Florida used to be a tourist destination, a warm place for those seeking a respite from the cold weather up North or a fun family vacation at one of the state’s many amusement parks. However, over the past four years, in the aftermath of COVID and with the rise of working remotely, people have flocked to Florida and its food capital, Miami, for a more permanent residence. The population has grown and the dining scene has responded.
Many big-name brands from multi-unit restaurant companies have run down to Miami to open new units amid the surge in residents, effectively turning Miami into the new food capital of the country.
But talk to those who were there before the boon to business, and they’ll tell you: Miami was always the place to be. That’s what Marine Giron-Galy told Restaurant Hospitality.
Giron-Galy is a partner and chief brand officer at Riviera Dining Group, a Miami-based multi-concept group with a big presence in the Miami food scene, both before and throughout the pandemic.
While cities in the North were looking toward outdoor dining for their businesses while people were still six feet apart, Miami was loosening all restrictions, making it a perfect playground for restaurateurs and citizens alike. Riviera Dining Group thrived over the past four years, opening several restaurants both in and out of Miami.
“COVID really helped us by bringing a lot of people to Miami [and allowing] a lot of concepts [to open] that really raised the bar of the culinary aspects of the city,” she said. “The market has completely changed and right now, it’s a very multicultural city.”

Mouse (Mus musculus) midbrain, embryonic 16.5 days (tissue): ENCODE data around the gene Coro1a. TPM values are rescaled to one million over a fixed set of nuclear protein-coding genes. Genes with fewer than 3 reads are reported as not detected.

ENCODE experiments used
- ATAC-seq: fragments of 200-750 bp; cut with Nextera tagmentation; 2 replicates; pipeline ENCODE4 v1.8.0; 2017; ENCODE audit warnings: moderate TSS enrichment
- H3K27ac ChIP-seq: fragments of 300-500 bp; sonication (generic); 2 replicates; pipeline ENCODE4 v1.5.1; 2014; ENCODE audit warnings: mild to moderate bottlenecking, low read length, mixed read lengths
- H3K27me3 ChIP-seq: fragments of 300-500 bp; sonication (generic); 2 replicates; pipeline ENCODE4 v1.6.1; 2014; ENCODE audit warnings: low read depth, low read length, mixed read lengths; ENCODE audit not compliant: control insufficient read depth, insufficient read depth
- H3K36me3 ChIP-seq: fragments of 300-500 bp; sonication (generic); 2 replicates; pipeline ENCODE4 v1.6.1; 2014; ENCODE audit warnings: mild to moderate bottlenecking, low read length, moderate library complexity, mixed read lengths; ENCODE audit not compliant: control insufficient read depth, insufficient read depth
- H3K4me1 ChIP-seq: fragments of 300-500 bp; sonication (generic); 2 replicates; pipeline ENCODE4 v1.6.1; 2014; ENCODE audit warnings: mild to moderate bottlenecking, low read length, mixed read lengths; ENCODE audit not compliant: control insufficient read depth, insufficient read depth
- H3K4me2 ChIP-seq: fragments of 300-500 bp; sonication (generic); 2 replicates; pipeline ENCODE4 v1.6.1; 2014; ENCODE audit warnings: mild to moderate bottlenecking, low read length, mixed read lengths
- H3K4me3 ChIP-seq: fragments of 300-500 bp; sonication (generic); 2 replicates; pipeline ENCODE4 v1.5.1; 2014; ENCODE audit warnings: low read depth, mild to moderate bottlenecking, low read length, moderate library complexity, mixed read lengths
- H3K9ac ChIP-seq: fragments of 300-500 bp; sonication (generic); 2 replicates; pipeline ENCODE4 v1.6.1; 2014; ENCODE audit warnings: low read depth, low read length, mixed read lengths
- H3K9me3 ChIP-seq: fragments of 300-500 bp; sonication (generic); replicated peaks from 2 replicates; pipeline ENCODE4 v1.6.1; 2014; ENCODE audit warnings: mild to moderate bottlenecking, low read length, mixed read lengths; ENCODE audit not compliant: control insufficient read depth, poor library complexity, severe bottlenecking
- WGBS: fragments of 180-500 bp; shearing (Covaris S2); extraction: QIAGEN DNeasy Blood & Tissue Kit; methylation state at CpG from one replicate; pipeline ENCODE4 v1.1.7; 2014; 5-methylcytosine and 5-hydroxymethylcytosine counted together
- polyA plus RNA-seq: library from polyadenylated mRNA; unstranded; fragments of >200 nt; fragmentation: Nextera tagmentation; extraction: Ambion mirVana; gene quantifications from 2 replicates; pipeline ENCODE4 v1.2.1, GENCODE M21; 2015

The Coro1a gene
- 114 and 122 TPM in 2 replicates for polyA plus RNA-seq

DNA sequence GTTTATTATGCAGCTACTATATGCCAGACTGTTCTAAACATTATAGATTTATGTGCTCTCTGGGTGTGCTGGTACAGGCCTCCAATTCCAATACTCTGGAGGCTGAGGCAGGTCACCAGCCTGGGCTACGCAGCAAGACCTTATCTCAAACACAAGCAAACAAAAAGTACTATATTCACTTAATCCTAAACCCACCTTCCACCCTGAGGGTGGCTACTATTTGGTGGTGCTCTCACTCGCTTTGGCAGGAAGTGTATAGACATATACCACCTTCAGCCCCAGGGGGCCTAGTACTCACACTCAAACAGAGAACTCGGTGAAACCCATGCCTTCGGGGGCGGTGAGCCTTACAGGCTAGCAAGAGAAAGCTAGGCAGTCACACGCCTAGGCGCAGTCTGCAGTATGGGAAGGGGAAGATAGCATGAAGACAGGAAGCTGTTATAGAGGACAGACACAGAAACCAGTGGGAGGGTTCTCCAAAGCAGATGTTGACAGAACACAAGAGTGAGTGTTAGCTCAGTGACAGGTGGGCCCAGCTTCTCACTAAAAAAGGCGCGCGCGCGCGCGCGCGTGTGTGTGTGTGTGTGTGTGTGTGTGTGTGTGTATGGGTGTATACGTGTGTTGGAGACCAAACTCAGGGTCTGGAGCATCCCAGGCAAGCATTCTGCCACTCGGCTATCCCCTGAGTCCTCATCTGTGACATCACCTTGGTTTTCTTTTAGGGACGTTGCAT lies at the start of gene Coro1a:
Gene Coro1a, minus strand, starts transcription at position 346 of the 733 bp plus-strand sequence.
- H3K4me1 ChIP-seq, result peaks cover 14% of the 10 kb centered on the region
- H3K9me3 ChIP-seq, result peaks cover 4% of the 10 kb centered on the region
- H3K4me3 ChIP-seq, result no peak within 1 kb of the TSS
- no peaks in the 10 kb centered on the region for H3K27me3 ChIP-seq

New customers came to Miami from cities across the country, many from other established food cities, and had high expectations when they arrived.
Riviera Group’s answer? Expand — and expand big-time.
The group built a three-in-one restaurant where, theoretically, customers can spend the entire day. The concepts, all in the same building, include MILA — the rooftop lounge and “mixology bar” — a members-only club called MM, and Bâoli, a Southeast Asian restaurant.
According to Giron-Galy, some customers do spend the entire day moving between the concepts in Miami Beach. The group has one other concept in Winter Park, Fla., called AVA MediterrAegean. There are also two definite restaurants in the pipeline: Cāsa Neos, set to open this year, and a Moroccan restaurant.
Giron-Galy was used to the idea of quiet luxury, something Riviera Restaurant Group tries to achieve with every location. She began her career in her native Cannes, France, as a perfumier, testing scents and creating new ones at several famous perfumeries. This has carried over into her new restaurant venture as she creates signature scents for each concept.
“It’s really like a 360 experience,” she said. “You come into [any of our] restaurants, and you have a scent. Everything is very branded, but in a way that it’s supposed to remind you of home, and at the same time you’re transported.”
The cuisine that marries these scents across all brands is a mix of Mediterranean and Japanese together for a sensory experience.
“At the end of the day, both cultures are really about embracing the best flavors, the best ingredients with minimal processes and manipulation,” she said. “But also gathering around a meal so that you really create the connection, and you really enjoy the experience together.”
The Moroccan restaurant is being added because “as we grow, we are choosing different types of cuisine,” though the basis for everything will lie in the founder’s native Mediterranean cuisine.
That is also present in the name of the group, stemming from the French Riviera where the team hails from.
In addition to new cuisines, the group wants to expand outside of Florida. There are plans to open in New York, Los Angeles, Las Vegas, Aspen, Colo., and, eventually, Dubai.
Giron-Galy is searching for people all across the country to help her with these brands and “be part of a big adventure.”